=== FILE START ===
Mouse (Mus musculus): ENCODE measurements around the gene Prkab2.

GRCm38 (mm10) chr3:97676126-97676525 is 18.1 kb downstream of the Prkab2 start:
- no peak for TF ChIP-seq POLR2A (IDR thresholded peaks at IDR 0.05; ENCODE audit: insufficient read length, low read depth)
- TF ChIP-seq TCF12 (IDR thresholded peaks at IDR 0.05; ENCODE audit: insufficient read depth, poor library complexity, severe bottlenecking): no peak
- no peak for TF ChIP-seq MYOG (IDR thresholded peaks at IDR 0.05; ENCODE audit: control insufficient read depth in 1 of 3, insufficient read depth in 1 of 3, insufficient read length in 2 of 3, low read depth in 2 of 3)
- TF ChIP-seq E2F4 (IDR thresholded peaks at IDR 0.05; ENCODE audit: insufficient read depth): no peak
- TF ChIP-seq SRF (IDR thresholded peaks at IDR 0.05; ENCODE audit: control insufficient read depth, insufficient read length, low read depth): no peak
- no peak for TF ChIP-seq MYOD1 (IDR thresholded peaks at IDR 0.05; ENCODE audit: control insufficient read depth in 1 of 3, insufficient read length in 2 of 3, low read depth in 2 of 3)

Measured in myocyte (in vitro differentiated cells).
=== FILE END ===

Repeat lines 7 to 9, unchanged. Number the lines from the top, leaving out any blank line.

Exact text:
- TF ChIP-seq SRF (IDR thresholded peaks at IDR 0.05; ENCODE audit: control insufficient read depth, insufficient read length, low read depth): no peak
- no peak for TF ChIP-seq MYOD1 (IDR thresholded peaks at IDR 0.05; ENCODE audit: control insufficient read depth in 1 of 3, insufficient read length in 2 of 3, low read depth in 2 of 3)

Measured in myocyte (in vitro differentiated cells).